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Field scouting guide

To truly understand your crop and help it grow is to go out and see it for yourself: field scouting. Unfortunately, too many farmers neglect to take this important step in crop management decision-making, and they miss the opportunity to spot pests and diseases before they become a bigger problem.

Yield loss and unnecessary spending result from farmers’ choosing to use the exact same crop management protocol year after year.

The most important thing farmers can put on their fields is their shadow,” states Mo Way, professor of entomology at Texas A&M University.

Here are several tips from the experts on how to scout your fields for maximum results.

Start Early

Although it’s tempting to wait until later, you should scout your fields early on in the growing season, before an outbreak has a chance to begin. Remember to test not only the edges but also other areas of your crop, recommends Professor Way. In this way, you are able to have a more thorough picture of how the crop is doing overall.

Getting out there early will also help you recognize problems that may not be disease-related but rather due to equipment problems.

Inspect Actively

Professor Way also notes that farmers tend to spend a significant amount of money on pesticides, to take care of what they think are harmful insects. However, many times these pesticides are affecting beneficial bugs; scouting your field will allow you to physically see the difference between the two.

Visually inspecting your crop will not only help you to distinguish between harmful and beneficial insects, but it will also give you a perspective on ground truthing. As part of the ground truthing process, you will want to inspect your crop’s growth, uniformity, and the development of the plant roots. Sampling the soil in both good and bad areas, along with tissue samples, will be useful for later comparison as well.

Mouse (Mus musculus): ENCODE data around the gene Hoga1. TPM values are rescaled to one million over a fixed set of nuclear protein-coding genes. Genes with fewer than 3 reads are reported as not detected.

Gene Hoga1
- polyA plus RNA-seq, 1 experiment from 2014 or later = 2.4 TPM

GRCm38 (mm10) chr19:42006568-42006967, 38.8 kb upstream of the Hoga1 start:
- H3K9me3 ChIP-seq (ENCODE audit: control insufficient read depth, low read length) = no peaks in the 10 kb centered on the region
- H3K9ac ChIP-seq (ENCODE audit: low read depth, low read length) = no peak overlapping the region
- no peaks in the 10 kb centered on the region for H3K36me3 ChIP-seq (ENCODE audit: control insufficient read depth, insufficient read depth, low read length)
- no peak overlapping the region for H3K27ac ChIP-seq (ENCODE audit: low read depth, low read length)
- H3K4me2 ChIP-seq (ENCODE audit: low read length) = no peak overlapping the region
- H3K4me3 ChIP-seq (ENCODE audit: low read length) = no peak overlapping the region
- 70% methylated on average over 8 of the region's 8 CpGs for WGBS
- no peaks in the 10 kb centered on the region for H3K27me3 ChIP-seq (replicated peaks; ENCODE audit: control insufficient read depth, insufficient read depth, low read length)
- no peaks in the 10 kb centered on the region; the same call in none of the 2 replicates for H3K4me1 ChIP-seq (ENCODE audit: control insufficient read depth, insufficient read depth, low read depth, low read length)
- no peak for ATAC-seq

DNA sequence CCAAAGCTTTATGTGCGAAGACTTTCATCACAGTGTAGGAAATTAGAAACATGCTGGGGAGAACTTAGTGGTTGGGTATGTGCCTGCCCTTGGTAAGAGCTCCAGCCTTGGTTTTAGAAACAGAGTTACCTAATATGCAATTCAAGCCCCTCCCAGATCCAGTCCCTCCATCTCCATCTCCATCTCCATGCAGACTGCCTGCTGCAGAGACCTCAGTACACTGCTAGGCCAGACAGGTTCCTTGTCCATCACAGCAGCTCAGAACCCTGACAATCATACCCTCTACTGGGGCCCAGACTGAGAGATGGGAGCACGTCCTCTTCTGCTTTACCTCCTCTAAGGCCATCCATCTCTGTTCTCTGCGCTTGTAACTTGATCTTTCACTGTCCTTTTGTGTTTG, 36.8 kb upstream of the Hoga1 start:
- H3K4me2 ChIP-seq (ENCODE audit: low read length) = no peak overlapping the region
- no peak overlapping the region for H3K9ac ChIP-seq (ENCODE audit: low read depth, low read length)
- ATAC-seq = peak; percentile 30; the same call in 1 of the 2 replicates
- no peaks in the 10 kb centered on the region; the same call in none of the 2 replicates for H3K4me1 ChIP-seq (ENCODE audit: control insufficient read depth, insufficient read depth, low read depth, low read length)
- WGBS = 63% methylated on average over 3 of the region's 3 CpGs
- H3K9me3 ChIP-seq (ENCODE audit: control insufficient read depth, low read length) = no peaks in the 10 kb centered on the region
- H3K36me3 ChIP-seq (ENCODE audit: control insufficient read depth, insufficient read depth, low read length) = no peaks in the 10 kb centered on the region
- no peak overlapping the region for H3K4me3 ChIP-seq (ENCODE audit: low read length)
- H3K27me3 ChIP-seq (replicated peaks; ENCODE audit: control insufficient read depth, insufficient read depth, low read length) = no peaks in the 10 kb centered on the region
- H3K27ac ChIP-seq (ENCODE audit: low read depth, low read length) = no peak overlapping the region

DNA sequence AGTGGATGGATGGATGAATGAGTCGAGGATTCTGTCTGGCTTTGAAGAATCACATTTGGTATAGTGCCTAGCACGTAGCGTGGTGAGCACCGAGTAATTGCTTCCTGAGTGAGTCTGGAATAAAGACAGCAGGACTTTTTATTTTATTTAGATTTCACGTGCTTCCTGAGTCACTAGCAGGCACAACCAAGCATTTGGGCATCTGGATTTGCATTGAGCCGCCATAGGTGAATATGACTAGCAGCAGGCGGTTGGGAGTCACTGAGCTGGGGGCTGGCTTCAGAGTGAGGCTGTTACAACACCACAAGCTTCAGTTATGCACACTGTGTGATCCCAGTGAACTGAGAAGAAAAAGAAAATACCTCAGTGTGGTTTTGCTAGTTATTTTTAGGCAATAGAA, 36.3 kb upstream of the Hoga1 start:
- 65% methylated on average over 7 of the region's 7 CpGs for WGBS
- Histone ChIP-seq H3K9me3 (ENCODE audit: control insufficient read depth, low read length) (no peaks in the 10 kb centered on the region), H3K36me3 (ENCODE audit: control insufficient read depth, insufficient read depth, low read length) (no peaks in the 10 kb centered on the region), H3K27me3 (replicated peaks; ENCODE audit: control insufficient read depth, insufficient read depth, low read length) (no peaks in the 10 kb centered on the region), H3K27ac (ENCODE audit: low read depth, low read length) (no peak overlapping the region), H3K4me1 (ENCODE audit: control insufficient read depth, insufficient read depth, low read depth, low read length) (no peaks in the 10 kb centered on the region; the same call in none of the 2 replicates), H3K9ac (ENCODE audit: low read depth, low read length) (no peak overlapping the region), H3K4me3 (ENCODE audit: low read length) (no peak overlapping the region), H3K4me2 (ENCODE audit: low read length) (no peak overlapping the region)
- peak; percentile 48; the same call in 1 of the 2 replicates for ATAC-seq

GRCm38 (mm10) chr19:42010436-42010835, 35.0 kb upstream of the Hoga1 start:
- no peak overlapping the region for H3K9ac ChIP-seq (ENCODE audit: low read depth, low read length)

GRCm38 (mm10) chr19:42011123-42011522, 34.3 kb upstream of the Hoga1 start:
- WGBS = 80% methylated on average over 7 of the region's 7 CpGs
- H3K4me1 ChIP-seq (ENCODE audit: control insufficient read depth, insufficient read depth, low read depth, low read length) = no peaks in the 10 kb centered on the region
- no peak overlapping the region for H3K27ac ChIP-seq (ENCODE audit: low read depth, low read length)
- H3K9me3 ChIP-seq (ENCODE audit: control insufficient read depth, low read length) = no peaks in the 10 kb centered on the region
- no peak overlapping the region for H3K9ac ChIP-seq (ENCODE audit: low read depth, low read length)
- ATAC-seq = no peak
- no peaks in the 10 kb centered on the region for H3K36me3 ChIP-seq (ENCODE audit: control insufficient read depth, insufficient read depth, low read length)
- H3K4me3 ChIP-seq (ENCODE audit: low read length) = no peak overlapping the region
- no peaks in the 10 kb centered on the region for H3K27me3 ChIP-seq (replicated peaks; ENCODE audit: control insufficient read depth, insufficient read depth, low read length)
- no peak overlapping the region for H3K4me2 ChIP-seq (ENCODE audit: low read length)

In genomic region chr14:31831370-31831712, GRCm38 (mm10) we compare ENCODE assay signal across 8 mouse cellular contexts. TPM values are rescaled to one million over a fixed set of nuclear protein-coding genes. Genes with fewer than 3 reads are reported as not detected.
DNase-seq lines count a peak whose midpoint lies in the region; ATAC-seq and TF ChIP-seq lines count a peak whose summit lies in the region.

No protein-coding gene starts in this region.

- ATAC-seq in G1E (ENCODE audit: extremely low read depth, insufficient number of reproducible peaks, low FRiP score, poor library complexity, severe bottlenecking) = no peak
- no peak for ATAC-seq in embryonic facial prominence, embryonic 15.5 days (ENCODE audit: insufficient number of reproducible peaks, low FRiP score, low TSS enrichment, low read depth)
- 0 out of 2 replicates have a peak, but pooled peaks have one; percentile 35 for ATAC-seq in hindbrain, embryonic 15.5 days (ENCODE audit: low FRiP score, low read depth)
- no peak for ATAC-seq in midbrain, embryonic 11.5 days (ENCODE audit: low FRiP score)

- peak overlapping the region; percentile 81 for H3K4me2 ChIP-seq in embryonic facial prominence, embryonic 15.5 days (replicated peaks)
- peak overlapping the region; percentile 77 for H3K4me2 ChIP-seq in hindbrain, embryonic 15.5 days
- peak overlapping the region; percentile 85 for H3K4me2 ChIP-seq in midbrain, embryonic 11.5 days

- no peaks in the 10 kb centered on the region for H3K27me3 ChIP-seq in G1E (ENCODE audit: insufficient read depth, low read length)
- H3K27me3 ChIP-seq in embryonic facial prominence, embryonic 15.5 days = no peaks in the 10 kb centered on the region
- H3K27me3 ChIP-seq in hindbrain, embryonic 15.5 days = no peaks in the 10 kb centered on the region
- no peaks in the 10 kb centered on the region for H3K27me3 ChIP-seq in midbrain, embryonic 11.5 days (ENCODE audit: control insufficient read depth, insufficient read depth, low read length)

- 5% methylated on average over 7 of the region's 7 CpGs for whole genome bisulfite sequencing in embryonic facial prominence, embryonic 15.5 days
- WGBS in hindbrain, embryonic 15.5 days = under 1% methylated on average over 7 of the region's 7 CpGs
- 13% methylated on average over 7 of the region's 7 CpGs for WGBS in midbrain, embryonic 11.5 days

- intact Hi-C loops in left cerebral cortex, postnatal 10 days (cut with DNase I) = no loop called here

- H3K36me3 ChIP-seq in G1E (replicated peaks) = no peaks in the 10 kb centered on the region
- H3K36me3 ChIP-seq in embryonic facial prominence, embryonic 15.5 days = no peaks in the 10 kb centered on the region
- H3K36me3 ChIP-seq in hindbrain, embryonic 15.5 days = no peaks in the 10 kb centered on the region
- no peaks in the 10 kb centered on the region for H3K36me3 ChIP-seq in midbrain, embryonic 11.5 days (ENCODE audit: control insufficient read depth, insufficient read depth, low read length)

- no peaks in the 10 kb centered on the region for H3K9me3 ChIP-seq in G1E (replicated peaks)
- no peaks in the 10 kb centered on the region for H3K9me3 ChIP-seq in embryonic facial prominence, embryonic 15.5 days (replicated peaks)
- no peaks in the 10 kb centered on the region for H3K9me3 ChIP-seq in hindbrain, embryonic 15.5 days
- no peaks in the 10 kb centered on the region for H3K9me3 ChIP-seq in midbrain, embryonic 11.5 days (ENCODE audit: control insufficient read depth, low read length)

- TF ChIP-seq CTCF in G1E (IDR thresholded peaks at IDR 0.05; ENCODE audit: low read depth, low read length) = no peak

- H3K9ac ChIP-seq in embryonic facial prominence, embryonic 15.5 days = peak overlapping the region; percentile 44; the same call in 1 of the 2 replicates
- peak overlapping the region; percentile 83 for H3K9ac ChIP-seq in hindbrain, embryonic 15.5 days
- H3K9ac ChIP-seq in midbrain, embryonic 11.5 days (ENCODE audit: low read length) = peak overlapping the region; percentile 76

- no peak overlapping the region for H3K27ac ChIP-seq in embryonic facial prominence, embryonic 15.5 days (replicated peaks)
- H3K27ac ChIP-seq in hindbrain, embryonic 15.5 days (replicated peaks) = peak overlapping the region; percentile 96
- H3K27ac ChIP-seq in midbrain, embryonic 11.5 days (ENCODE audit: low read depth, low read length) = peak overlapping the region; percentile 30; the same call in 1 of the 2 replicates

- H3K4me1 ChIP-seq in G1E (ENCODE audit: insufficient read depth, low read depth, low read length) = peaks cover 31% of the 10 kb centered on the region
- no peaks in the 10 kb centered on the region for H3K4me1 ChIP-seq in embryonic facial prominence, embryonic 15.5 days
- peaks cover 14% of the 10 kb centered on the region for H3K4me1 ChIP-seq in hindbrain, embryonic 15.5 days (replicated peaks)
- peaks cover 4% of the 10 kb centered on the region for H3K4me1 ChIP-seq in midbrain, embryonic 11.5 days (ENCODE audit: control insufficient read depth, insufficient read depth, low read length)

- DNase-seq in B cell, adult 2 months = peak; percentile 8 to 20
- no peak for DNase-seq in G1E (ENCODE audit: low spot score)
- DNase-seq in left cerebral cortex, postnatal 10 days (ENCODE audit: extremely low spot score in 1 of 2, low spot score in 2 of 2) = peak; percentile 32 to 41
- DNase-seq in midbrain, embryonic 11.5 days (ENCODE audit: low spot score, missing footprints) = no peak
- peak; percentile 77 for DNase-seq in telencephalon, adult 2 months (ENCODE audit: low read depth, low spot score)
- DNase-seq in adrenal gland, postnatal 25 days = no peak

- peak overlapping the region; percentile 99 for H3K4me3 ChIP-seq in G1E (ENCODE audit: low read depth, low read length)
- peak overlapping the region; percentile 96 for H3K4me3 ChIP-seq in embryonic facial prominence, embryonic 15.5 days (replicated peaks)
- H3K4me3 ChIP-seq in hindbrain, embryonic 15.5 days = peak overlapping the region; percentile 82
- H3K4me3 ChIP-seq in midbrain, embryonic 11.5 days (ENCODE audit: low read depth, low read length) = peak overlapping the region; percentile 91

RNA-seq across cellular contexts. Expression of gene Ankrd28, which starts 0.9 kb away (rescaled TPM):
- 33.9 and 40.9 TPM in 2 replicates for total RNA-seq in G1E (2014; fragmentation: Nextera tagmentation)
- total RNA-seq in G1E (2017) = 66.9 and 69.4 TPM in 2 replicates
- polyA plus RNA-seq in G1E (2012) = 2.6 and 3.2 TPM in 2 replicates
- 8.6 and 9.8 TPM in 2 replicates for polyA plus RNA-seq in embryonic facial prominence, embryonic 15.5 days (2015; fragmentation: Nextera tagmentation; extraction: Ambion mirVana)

After having completed these steps, you will be prepared to gather the data and make better-informed decisions regarding your fields. This information will allow you to determine if any problems can be corrected immediately, or if you will need to wait until the following growing season to address the problem.

Use All Available Tools

One of the newest technologies helping the agricultural industry is the use of drones, which can take aerial images of fields and show growers potential areas for scouting. There are a wide range of satellite crop monitoring systems, such as Cropio by N.S.T Ltd., that can help farmers to keep an eye on all of their fields during the entire vegetation period and record the data accurately.

Since creating a pilot version of a product back in 2009, N.S.T Ltd. had seen a rapid growth of its client base. Following the 6 years of constant work on improvement and adjustments, N.S.T. presents its latest version of a brand new, scientific approach to an agricultural industry.

While drones show a lot of promise with their potential uses on the farm, Bauer recommends that farmers continue to use more familiar tools for scouting, such as GPS devices, tape measures, shovels, knives, and hatchets – and previous years’ records.

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